Bayesian network model of Witness Creation - Feedback request

Bayesian network model of Witness Creation - Feedback request

We developed a Bayesian Network (BN) model to capture and quantify the key factors and processes of Ethereum MainNet, and their interactions, including the proposed changes being introduced to the network by implementing Stateless Ethereum (Figure 1). The expected outcome is to have a probabilistic estimate of the feasibility of Stateless Ethereum, and to reason about different scenarios that may occur and their potential impact on the feasibility of Stateless.

The aim of this post is to elicit feedback from the Ethereum community regarding the inclusion of proposed techniques for reducing witness sizes in the Witness Creation BN model (Figure 2).

Bayesian networks

A Bayesian network (BN) is a probabilistic graphical modelling approach, constructed as a directed acyclic graph (DAG) comprising key factors as nodes, directed links between factors representing relationships between the nodes and then quantified using conditional probability distributions that capture the nature and strength of relationships between factors.

BN models are typically constructed in one of three ways:

  1. entirely from data, using various machine learning algorithms to determine the model structure and the probability distributions, or
  2. entirely from expert knowledge and/or literature, especially if data are not available, or difficult, or dangerous, to obtain, or
  3. using a combination of data sources: empirical, expert knowledge, model output, and literature.

Option 3 is arguably the preferred approach, since it enables us to gather and include all available knowledge and information available at the time.

There are many extensions to the basic BN mode. For example, an object oriented BN (OOBN) is a more hierarchical approach to BN model development. This was the approach taken for the Stateless Ethereum BN; see Figure 1 below.

Using a BN, it is possible to ask “What if?” questions, e.g. “What is the likely impact on the feasibility of Stateless Ethereum if the state size grows by 1.5 times?” (predictive reasoning), or “If we observe a particular situation, what are the most probable explanations?” (diagnostic reasoning).

This modelling approach is widely used in areas such as software defects prediction [1], criminal profiling [2], forensic science [3], medical body sensors [4], medical diagnosis [5], pathology [6], algal blooms[7], conservation [8, 9], pest risk management [10], manufacturing: assembly fixture fault diagnosis [11], finance operational risk modelling [12], and is of particular interest in the context of Stateless Ethereum due to the combination of known and unknown processes and influences on the Ethereum ecosystem.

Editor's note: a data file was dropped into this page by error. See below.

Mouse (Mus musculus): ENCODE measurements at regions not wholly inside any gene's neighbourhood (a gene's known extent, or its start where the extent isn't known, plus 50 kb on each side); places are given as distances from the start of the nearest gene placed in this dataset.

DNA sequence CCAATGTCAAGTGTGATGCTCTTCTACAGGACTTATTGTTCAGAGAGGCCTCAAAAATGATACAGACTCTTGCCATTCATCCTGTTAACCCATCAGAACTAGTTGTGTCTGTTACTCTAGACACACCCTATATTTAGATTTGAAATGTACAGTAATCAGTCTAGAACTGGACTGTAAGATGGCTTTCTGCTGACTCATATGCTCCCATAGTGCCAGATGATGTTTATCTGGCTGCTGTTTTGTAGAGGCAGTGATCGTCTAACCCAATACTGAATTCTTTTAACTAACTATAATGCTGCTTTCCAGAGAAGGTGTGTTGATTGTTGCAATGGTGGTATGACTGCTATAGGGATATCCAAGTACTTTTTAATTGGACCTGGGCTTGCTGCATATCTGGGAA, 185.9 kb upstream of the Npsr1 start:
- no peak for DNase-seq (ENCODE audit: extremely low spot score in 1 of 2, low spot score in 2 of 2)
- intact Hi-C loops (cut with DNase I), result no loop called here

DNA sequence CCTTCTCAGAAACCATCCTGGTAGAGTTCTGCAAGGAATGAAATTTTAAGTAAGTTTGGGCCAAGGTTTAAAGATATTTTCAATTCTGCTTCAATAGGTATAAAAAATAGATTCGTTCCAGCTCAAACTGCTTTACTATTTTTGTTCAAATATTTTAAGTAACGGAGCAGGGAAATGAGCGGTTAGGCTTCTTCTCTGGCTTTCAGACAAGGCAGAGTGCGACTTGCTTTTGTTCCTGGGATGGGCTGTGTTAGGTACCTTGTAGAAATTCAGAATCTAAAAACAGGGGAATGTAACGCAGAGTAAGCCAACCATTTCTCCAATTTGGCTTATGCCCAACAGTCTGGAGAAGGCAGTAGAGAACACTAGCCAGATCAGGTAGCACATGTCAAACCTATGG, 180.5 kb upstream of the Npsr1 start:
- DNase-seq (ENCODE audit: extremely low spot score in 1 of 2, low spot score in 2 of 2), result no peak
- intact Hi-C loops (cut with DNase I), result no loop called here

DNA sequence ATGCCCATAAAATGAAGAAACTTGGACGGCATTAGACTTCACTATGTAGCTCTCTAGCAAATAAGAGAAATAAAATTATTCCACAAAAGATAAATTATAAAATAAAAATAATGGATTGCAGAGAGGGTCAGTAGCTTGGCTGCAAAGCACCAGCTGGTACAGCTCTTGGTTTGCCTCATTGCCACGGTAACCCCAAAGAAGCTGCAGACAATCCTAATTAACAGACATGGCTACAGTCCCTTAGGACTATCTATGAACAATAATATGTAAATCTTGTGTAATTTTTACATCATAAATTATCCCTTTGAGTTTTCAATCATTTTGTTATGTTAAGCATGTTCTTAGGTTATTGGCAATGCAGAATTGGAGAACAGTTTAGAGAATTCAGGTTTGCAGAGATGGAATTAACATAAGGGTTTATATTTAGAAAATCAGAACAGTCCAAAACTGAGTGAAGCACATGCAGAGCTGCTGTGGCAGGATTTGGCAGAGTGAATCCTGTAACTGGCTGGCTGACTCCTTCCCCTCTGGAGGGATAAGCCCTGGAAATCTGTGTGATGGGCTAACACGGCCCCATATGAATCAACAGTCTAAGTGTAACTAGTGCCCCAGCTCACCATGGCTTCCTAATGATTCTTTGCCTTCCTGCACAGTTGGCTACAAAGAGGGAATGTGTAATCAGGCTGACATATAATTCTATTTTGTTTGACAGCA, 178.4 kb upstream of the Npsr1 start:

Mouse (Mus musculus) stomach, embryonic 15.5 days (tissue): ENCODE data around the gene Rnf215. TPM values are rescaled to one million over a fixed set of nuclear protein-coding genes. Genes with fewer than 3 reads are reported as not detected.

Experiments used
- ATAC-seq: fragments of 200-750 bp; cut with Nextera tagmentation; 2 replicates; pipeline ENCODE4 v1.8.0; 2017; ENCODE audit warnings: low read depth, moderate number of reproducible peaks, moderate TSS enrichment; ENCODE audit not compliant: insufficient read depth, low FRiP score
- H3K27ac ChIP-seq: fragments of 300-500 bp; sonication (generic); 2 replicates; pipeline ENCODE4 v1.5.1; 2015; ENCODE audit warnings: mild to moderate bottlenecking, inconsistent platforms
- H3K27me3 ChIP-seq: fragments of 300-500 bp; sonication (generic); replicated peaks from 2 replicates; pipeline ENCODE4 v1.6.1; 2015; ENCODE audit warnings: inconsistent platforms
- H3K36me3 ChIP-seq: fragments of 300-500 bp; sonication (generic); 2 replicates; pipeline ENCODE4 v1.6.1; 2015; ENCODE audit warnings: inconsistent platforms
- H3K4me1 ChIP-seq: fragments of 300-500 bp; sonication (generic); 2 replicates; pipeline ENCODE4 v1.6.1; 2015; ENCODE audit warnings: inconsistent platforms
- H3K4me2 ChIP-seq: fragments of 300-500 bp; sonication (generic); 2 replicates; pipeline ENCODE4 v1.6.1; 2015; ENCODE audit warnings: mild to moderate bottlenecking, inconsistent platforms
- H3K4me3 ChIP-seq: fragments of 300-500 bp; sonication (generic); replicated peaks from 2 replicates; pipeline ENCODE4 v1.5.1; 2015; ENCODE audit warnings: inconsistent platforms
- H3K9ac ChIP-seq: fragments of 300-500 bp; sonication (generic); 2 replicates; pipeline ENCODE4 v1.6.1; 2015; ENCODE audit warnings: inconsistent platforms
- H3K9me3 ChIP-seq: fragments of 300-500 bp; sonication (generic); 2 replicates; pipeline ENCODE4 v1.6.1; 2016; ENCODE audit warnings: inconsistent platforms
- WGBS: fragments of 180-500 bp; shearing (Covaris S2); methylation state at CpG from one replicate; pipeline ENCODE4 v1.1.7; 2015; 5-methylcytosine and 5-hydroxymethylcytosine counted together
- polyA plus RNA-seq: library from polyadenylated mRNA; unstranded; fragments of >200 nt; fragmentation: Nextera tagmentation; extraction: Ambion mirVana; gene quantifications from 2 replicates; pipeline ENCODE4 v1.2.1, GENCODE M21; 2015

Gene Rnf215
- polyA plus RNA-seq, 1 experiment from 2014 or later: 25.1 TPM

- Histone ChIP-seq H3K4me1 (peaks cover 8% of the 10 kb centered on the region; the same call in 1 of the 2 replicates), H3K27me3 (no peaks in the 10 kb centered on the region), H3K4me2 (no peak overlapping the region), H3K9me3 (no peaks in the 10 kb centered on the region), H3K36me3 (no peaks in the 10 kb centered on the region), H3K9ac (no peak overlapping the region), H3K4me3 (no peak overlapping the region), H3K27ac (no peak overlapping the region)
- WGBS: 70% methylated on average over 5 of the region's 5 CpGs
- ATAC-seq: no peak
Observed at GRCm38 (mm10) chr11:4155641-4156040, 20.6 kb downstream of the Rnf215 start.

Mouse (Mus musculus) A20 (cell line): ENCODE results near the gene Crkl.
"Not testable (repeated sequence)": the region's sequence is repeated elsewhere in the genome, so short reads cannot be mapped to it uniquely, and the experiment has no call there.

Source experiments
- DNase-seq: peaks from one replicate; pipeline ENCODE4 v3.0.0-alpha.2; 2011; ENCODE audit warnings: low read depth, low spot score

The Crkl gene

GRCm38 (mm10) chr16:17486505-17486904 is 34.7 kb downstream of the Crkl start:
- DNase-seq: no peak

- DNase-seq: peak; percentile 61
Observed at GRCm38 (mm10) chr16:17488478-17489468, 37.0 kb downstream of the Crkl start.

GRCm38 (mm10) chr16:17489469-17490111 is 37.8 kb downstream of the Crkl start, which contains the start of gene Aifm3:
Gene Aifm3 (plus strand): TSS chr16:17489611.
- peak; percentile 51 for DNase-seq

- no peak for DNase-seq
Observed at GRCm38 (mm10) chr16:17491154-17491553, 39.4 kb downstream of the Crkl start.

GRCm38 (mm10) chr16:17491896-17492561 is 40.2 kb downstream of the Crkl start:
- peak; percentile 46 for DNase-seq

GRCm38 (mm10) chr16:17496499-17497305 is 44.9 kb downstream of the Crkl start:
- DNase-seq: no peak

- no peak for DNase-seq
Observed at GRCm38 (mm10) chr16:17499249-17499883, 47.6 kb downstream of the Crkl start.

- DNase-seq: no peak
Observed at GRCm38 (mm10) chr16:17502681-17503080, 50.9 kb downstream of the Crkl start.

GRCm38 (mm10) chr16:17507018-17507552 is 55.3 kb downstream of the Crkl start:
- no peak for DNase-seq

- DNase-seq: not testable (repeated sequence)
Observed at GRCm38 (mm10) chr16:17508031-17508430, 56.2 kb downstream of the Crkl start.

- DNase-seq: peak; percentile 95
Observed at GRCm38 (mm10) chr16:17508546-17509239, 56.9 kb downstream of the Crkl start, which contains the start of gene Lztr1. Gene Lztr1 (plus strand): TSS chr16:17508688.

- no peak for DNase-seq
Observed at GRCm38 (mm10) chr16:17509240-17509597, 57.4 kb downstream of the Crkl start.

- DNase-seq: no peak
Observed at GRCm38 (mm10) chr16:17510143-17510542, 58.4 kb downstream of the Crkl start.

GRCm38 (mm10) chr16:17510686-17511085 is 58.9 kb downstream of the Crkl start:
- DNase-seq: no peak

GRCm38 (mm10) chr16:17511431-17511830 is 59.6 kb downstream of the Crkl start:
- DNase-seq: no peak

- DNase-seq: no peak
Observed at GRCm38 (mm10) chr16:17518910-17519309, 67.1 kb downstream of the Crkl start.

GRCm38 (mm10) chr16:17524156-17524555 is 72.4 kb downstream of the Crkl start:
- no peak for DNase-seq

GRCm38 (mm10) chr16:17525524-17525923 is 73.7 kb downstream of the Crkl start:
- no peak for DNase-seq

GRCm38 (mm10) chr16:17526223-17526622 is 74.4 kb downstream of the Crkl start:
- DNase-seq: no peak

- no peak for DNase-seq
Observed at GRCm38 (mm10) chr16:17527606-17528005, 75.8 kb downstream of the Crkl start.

Stateless Ethereum Bayesian network model

The initial model structure was designed through consultation with Ethereum experts, predominantly from ConsenSys. The structure was then updated to incorporate some additional insights gained from running BN data mining algorithms. The validity of the proposed changes were discussed with experts before incorporating them into the model.

The overall aim of the Stateless Ethereum model is to have a better understanding of the feasibility of Stateless Ethereum, particularly in light of changes being introduced into the Ethereum 1.0 network, i.e. exploring what the potential consequences of different scenarios may be, and how they affect other parts of the system, as well as the overall feasibility of Stateless.

The high level OOBN model of Stateless Ethereum (Figure 1) consists of four sub-models, each representing a particular part of Stateless Ethereum. The Witness creation OOBN is shown in Figure 2 below.


Figure 1: High level OOBN model of Stateless Ethereum showing four BN sub-models and the flow of information between them

  • Empirical data were used to calculate conditional probability tables, and to run BN data mining algorithms to learn model structures.
  • Expert knowledge was used to critique data generated structures, identify key processes, dependencies and interactions, and to elicit prior probabilities.
  • Probabilities were learnt from data, and supplemented with expert knowledge as required.


Figure 2: Witness creation OOBN model

In Figure 2, the nodes (factors) shown as broken line ellipses: Difficulty, Quantity of state, and Block gas limit, are known as input nodes. Input nodes act as placeholders for factors whose marginal probability distributions have been calculated in another OOBN sub-model. For example, Quantity of state is quantified in the Block creation sub-model using block data from Ethereum mainnet, and is also required as input to the Witness creation OOBN.

The ellipses with solid lines: Witness size and Witness creation time, are being quantified in this sub-model using output from the witness spec implementation done by TeamX of ConsenSys in August 2020. Compression technique, which is represented by rectangle, indicates a decision. In this case the decision is the choice of compression technique:

  1. No compression
  2. Verkle tree
  3. SNARKed tree

The probability distributions for Witness size and Witness creation time were obtained by supplementing the block data of 26,545 blocks with the corresponding data from the Besu witness spec implementation. No compression techniques were applied to the witnesses to decrease their size, and therefore these results correspond to decision option 1 above.

The conditional probability table for Witness size, which was learnt from data, is shown in Figure 3.


Figure 3: Conditional probability table for Witness size